After a long, hard day of slaying dragons, the last thing I want is to come home and find the Sackville-Bagginses trying to auction off my belongings. I thought I wouldn’t have any further use for my trusty sword (except maybe for buttering scones) but it turns out they slice through other hobbits quite nicely. Much more easily than through those stringy-fleshed orcs. Anyway, with my ring of invisibility those pesky relations never knew what hit them. Now what do I do with all of these Sackville-Baggins chunks?

An alternate history of mobile devices

My new smart phone has a button I have to press if I want to use it as an actual telephone. Which reminds me that not so long ago I would have been very perplexed if someone made the absurd suggestion of taking a photograph with a telephone or anything else that was not a camera. I suppose it was inevitable that the telephone instead of another household device evolved into today’s digital Swiss Army knife, but that was a chance occurrence? Could we today be carrying iToasters around with us, taking photographs, and occasionally pressing a button when we wanted some toasted bread?

In 1987 Steve Jobs pulled over at a rest stop on the Interstate. He plugged his toaster into the car’s cigarette lighter. Because of his fondness for buttered toast, he had adapted the appliance to work in his car while he traveled. Suddenly, while he was waiting for two slices of enriched white Wonder bread to toast to a golden brown, an escaped elephant from a nearby zoo dashed across the Interstate. Cars swerved to avoid the rampaging beast. The elephant paused on the grassy median, raised its trunk and trumpeted. Three more elephants lumbered across the northbound lanes and joined the first. “If only I could take a photograph and send it to my friends at Apple,” Job cried. His toast popped up, each slice making a little somersault before returning softly to the toaster slots. Jobs looked down at his appliance. The delicious aroma of toast filled the inside of his Ford Escort. An idea was born.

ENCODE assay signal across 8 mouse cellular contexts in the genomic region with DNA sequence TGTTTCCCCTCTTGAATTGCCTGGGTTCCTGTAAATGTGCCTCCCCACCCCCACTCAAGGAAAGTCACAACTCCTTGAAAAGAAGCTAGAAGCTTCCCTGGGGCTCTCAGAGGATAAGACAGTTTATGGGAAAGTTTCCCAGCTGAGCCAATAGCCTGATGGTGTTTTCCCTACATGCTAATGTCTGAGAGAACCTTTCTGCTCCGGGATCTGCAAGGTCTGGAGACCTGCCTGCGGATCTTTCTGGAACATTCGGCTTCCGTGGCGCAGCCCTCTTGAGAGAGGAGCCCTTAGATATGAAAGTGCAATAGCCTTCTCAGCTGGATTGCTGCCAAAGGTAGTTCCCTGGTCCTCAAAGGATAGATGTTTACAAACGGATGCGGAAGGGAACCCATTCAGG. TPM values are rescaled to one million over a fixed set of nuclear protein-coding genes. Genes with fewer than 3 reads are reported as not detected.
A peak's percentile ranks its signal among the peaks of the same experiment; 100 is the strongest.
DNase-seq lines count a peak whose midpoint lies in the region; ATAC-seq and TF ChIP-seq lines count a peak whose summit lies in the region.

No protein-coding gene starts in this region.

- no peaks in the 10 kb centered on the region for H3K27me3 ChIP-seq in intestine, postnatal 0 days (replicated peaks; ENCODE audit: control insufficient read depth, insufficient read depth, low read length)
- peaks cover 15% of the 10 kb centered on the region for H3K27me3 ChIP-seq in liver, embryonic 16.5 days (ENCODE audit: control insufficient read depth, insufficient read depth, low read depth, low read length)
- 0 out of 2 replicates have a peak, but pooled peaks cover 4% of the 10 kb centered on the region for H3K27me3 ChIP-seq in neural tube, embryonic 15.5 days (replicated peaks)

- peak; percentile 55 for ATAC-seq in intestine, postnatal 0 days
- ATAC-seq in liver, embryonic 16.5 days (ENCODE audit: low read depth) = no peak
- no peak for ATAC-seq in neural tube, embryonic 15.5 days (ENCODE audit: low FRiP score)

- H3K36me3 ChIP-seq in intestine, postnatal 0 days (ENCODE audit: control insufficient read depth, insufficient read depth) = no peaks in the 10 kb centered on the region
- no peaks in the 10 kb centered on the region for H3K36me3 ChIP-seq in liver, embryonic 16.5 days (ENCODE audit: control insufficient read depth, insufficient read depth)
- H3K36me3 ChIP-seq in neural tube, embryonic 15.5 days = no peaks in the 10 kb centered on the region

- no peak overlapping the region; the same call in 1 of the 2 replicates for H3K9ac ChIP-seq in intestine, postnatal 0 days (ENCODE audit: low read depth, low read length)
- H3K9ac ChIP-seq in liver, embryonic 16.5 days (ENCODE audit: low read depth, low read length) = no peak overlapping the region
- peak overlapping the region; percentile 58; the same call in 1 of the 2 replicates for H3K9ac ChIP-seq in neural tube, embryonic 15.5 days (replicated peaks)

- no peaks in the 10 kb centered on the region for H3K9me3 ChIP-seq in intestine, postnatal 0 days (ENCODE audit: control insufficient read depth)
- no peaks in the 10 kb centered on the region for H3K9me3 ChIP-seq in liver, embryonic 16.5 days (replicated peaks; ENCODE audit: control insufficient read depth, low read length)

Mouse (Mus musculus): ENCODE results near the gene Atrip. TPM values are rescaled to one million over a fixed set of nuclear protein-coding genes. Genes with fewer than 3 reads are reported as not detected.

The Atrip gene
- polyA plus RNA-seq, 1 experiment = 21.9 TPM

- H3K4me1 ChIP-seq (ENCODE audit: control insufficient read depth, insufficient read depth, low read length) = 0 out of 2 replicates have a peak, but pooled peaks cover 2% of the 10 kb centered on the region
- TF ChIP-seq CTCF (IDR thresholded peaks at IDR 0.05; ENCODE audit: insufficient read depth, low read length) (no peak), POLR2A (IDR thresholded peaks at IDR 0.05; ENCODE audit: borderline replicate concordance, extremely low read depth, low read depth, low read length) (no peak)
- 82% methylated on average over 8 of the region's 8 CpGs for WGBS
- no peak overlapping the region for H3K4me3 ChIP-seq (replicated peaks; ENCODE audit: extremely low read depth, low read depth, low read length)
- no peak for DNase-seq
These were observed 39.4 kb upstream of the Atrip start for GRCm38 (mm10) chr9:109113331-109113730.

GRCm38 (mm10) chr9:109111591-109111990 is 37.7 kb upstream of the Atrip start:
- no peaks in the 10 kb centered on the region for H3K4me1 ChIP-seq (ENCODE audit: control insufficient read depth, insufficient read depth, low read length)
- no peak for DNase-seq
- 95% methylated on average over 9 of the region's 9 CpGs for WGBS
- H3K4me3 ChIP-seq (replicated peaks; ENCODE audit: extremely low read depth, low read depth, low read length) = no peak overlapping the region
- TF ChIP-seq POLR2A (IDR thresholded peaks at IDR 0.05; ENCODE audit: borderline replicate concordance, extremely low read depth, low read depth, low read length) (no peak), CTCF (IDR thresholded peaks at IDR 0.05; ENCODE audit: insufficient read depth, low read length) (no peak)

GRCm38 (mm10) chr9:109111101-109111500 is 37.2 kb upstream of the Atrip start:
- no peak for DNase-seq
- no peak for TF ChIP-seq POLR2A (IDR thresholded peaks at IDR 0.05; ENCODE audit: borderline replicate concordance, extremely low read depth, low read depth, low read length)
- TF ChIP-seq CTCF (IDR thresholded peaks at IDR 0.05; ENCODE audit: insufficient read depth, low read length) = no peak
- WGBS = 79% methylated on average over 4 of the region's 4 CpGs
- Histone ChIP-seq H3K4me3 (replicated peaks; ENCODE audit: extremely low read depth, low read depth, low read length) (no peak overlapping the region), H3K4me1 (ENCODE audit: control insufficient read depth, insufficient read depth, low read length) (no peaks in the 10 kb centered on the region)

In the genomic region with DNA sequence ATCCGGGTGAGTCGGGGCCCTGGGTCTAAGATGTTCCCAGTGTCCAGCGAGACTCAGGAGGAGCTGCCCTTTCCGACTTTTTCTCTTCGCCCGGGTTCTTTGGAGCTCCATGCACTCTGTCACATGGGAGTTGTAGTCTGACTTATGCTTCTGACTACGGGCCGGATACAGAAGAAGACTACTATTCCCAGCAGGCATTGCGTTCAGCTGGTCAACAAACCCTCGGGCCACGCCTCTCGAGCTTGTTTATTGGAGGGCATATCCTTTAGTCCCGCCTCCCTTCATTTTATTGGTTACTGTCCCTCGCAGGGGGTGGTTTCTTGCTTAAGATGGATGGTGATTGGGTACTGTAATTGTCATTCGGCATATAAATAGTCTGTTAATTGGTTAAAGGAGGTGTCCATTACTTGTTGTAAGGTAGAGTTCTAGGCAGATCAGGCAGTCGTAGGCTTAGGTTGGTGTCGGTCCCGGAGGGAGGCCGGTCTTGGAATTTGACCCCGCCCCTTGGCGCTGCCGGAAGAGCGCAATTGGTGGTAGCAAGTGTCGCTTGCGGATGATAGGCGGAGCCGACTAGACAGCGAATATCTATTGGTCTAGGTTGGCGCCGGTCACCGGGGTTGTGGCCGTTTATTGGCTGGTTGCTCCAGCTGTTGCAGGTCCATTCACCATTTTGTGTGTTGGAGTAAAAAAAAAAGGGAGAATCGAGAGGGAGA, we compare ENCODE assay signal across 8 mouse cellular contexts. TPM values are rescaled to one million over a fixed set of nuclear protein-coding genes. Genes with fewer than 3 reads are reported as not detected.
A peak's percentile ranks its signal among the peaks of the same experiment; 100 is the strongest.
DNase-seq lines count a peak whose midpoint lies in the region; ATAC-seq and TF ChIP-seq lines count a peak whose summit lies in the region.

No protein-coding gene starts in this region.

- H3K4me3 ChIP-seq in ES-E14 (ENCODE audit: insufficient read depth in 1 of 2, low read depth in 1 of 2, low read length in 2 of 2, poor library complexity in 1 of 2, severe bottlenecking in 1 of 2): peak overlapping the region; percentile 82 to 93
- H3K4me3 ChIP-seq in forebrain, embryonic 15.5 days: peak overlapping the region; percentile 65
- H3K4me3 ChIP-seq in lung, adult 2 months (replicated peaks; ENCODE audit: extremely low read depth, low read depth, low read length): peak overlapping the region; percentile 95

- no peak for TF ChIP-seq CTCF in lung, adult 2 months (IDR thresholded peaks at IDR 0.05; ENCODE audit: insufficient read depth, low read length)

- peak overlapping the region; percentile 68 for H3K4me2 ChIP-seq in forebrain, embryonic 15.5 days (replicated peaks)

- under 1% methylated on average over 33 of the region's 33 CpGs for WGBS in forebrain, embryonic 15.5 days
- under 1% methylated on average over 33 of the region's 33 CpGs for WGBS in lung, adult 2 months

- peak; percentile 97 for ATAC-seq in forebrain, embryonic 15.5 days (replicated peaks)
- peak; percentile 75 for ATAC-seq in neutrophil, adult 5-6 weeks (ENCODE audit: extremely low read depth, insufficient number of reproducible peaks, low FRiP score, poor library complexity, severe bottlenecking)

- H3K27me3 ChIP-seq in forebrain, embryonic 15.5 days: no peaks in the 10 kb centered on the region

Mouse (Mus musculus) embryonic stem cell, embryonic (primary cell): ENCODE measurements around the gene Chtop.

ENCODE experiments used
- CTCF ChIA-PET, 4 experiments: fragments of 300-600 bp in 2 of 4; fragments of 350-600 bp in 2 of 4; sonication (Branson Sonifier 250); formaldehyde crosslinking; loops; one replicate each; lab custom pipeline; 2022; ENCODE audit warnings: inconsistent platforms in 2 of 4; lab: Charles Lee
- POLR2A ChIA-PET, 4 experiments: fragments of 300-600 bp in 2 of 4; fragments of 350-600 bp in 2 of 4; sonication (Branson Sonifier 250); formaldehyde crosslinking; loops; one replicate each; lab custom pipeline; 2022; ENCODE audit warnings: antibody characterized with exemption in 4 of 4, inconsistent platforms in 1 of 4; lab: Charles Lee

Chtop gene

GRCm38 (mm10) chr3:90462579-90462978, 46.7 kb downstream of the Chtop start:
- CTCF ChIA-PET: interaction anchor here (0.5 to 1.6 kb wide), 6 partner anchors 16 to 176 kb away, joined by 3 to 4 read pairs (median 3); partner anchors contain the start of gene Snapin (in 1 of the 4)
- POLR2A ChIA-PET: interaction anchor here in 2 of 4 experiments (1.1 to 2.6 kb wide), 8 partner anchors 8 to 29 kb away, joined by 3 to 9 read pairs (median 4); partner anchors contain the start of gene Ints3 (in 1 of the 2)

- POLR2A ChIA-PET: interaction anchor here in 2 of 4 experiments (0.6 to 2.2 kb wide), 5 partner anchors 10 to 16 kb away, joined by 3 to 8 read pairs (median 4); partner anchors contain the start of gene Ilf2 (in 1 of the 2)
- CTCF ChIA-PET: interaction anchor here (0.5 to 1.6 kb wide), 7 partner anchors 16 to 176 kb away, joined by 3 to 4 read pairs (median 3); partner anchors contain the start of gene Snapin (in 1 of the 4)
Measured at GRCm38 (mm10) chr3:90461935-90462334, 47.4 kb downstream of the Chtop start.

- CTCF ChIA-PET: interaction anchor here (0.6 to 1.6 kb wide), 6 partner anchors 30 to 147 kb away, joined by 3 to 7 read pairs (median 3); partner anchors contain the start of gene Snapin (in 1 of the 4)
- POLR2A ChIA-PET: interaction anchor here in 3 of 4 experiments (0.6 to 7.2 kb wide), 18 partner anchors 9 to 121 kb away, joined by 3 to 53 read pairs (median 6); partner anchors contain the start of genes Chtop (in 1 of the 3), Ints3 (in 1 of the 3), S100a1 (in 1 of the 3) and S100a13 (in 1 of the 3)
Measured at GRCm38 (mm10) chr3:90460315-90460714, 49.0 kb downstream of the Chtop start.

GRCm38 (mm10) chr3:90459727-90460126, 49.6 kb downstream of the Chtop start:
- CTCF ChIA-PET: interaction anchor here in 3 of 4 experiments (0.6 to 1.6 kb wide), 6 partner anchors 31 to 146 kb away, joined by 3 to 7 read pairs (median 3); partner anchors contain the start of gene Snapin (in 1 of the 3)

If only Steve Jobs had really, really liked toast.

Hurrah for General Tso!

Speaking of General Tso’s chicken, I made up a story a while back about its origins.

During the Long March, the weary and hungry Red Chinese soldiers grew tired of eating spoiled rice. They were beginning to lose their determination. “Cheer up!” said their cheerful general, General Tso. “Soon we will achieve a glorious proletarian victory. We might even have a little bit of fresh chicken for dinner!”

“Hurrah for General Tso!” cheered his men.

Weeks went by and the soldiers grew hungrier and hungrier. Now all that was left to eat were lichens and mosses.

“Cheer up!” said General Tso. “Soon we will achieve a glorious proletarian victory and there will be two chickens in every pot!”

“Hurrah for General Tso!” cheered his men.

When the Red Chinese soldiers reached Yan’an, there weren’t even mosses and lichens left to eat.

“Cheer up!” said General Tso. “Soon we will achieve a glorious proletariat victory and there will be enough succulent fried chicken with a sweet, vinegary red sauce for all the workers!”

The next day, Chairman Mao found some of his Red Chinese soldiers eating steaming bowls of tasty morsels made with a sweet and vinegary red sauce.

“I’m looking for General Tso.” asked Chairman Mao. “Where is he?”

The soldiers each raised a chopstick with a piece of succulent meat. “Hurrah for General Tso!” they cheered before taking a bite.

“Hurrah, comrades!” said Chairman Mao. “But where is General Tso?”

The soldiers raised their bowls and cheered again, “Hurrah for General Tso!”

“Hurrah, comrades,” said Chairman Mao, becoming annoyed. He was tired from a long day of giving syphilis to teenaged girls. “Now where is that confounded General Tso?”

“You must be hungry, Comrade Mao,” said a captain, offering the chairman a bowl and a pair of chopsticks. “Have some of ‘General Tso’s Chicken.'”

“Oh, all right,” said Chairman Mao. He was quite hungry and took a bite. “My goodness,” he said, “This is delicious. I taste apricot, ginger, garlic, and vinegar. But where did you get chicken? We haven’t eaten fresh meat in months.”

“It’s ‘General Tso’s Chicken’, Comrade Mao,” the captain said with a wink. “The secret ingredient is… General Tso.”

“Hurrah for General Tso!” cheered the Red Chinese soldiers.

How to kill a mockingbird

My name is Scout. It’s a dumb name for a girl but then Jem is dumb name for a brother. My father’s name is Atticus. He’s a bad-ass lawyer with a shotgun. He shot the rabid dog. He shot that freak Boo Radley when he finally dared set foot outside. He shot Calpurnia just for shits ‘n’ grins. Anyway, he taught me how to kill those bastard birds that wake us up every morning. Fucking mockingbirds.